Amelia: I’d love to say yes, but I would love to, we’ve been incredibly lucky. It’s really showing the resilience of our business, as well as the resilience of the pet industry. We actually stayed incredibly busy through COVID. With some of our stores, including our own, during record-breaking months, during the midst of COVID, I think it was just due to the fact of people not being able to spend on themselves, they have that care for their dogs.

So, they wanted to keep spoiling their dogs more than ever and being home with them more. It was, “They should have a bed in every room, or let’s be feeding there the best quality food because I have the time to focus on my dog more than I probably did before.” So, the pet industry in general actually flourished quite well during COVID, which I think is a good thing, because it really showed how much people really do care for their pets.

Will: Yeah. And I think, as I was thinking about it, I guess most people that are pet owners are probably not tourists anyway.

Amelia: Yes. I would say so. I mean, definitely the foot traffic, you can see a decrease on, but honestly, we were incredibly lucky. And we really worked well as a company to strive as the best as we could during the hardest times of COVID. I mean, not to say that we didn’t have challenges, our fair share challenges during this time. There definitely was. We had to shut all of our Melbourne stores, of course, and we did lose quite a bit of revenue as well through our retreat not being able to really cater for dogs because no one was going on holidays.

So, it was a really kind of interesting time. But I guess it really forced us to then think of other ways that business could operate. So, for example, the retreat would then just focus on playtime and grooming, which they’ve not really focused on before in the past, but it’s actually turned out to be a good thing for them in terms of kind of diversifying that model, so you just kind of, you learn to adapt to what’s happening, that as Em said, the pet industry and our businesses ended up being really resilient, which is great.

Will: What does the experience look like at the retreat? If I was to book my dog into the retreat what happens next?

Amelia: I wish they had a human one on the side. It’s a beautiful big property up in the Southern Highlands. The way I explain it to customers when they ask me about it in store, it’s not really a kennel, it’s a beautiful, big farm where they’ve got amples of space to be able to run around, get to bond with other dogs. One thing I have noticed, being in the midst of Bondi, I would say, the dogs are very humanized, which is great.

But it’s a place where they can sort of go back to being a dog, run around and get dirty on a farm. They have their own individual suites, which they get to stay in. They have a big room where they’ve got TVs and couches. I’ve had customers explain it to me as a fat camp. So, some of their dogs go there and they get into better shape from all the exercise they’re doing. So, it’s really wonderful. And you can just see how happy the dogs are when they go down there. It’s such a nice place to send your pets if you needed them to go somewhere.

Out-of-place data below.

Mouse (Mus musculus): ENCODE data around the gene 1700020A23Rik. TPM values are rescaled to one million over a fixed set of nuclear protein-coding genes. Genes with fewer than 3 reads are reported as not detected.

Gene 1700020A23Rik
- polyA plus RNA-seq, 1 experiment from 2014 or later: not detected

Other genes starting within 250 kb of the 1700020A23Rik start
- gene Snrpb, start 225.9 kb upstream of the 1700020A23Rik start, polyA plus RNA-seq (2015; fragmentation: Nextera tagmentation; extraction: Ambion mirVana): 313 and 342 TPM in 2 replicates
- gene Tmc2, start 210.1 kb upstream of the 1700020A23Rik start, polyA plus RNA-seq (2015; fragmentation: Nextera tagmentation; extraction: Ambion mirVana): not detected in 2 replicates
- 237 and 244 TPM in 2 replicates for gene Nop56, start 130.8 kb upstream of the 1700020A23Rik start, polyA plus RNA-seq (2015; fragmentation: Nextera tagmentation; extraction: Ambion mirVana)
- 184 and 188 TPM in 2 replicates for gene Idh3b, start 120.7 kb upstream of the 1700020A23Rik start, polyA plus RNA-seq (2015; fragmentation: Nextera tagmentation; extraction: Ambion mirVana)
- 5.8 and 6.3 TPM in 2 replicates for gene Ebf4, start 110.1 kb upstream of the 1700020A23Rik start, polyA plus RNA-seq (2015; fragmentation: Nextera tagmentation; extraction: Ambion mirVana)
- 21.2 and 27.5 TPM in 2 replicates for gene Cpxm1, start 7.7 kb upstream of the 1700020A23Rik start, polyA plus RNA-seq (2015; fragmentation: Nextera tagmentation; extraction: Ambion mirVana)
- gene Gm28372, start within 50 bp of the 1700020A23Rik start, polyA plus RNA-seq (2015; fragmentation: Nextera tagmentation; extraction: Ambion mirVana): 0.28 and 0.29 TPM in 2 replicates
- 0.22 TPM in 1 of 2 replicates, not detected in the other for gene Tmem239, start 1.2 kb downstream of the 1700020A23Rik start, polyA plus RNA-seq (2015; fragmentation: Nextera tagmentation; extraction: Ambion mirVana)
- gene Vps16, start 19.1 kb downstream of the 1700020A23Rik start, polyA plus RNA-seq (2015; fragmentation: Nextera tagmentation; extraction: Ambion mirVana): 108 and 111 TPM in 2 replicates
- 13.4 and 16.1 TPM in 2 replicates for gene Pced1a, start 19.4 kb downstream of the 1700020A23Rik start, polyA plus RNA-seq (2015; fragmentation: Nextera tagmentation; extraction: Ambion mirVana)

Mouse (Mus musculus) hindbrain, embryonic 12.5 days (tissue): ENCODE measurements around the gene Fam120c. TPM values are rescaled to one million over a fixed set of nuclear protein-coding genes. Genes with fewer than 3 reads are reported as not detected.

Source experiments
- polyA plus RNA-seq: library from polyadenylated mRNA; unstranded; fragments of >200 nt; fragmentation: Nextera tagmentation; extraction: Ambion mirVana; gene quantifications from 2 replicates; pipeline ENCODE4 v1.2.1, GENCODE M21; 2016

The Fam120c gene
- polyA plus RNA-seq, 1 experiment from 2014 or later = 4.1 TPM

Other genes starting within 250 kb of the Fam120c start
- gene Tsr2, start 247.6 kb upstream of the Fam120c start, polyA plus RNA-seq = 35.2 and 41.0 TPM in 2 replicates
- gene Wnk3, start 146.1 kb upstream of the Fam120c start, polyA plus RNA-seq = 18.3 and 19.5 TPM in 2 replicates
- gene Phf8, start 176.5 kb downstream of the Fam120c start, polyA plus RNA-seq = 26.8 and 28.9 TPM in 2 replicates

Emily: Yeah. It’s a home away from home. Really, and that’s what everyone wants when they’re traveling. They just wanna make sure that their dogs are as well looked after as they can be, so the retreat definitely offers that.

Will: Yeah. Absolutely. Do you find there are any personality issues with some dogs, you have a vetting process for what dogs are allowed to come?

Emily: Yes.

Amelia: Yes. All dogs who come in for playtime and grooming, and the retreat, they do have to be…come in for an assessment beforehand. I mean, like kids at day-care, not everyone is gonna get along. But it’s more waning out, not the dogs that don’t get along, but it’s about if they’re having a good time, too, and sometimes playtime. Sometimes sending them away isn’t good for the dog themselves. They just don’t enjoy it, and it’s finding alternative options for them, like having a dog walker come and pick them up for an hour rather than leaving them in day-care all day. Some of them just don’t settle. And it’s not fair on the dog to put them through that.

Will: Yeah. Okay. Well, I think if I was to summarize what we just discussed about getting to know DOGUE, as a new person who hasn’t heard of you before, I would say, if you’re close by one of the retail stores, go and check it out, especially Bondi because you get to meet Em, if she’s around.

Will: Otherwise, jump on the website, which I’ll share in the notes, and just familiarize yourself with all the amazing things you’re doing because there’s a lot going on. But it all channels down that kind of same brand around dog pampering and looking after…treating your dog or your pet like a prince or princess, I guess.

Amelia: Definitely.

Emily: Yeah. Absolutely.

Amelia: We would like to…we basically would like to call ourselves a community of passionate dog lovers who are motivated to provide the best care for all of our four-legged friends. It’s how we summarize ourselves.

Emily: Yeah.

Will: That’s a good summary, much better than the one I gave. So, is there anywhere else people can check out what you’re doing, or does it sound like the websites the best place to go for now?

Emily: Websites, yeah, pretty good place to kind of get an understanding of what we do and who we are. But definitely, also give us a follow on Instagram and Facebook for all of our awesome doggie content. And that handle is at Club DOGUE, so people can find us there.

Will: Yeah. Perfect. Cool. I’ll share that as well.

Emily: Thanks.

Amelia: Thank you.

Will: So, Em and Amelia, thank you so much for coming on “The Dog Show” today. I’ve had an absolute exciting time myself, and I hope you have as well. I’ve learned a lot about DOGUE, but also about the trends in dog pampering and just dogs in general.

Amelia: Yes. Great. Thanks, Will. It’s been a blast.

Emily: It’s been awesome.

Will: Great. Thank you.

Amelia: Thank you so much.

Emily: Thanks, Will. Bye.

Amelia: Bye.

From Our Store

Dog Pampering Trends - Fashion, Accessories, Grooming, and More With Em Gangur and Amelia Perry (Episode 31)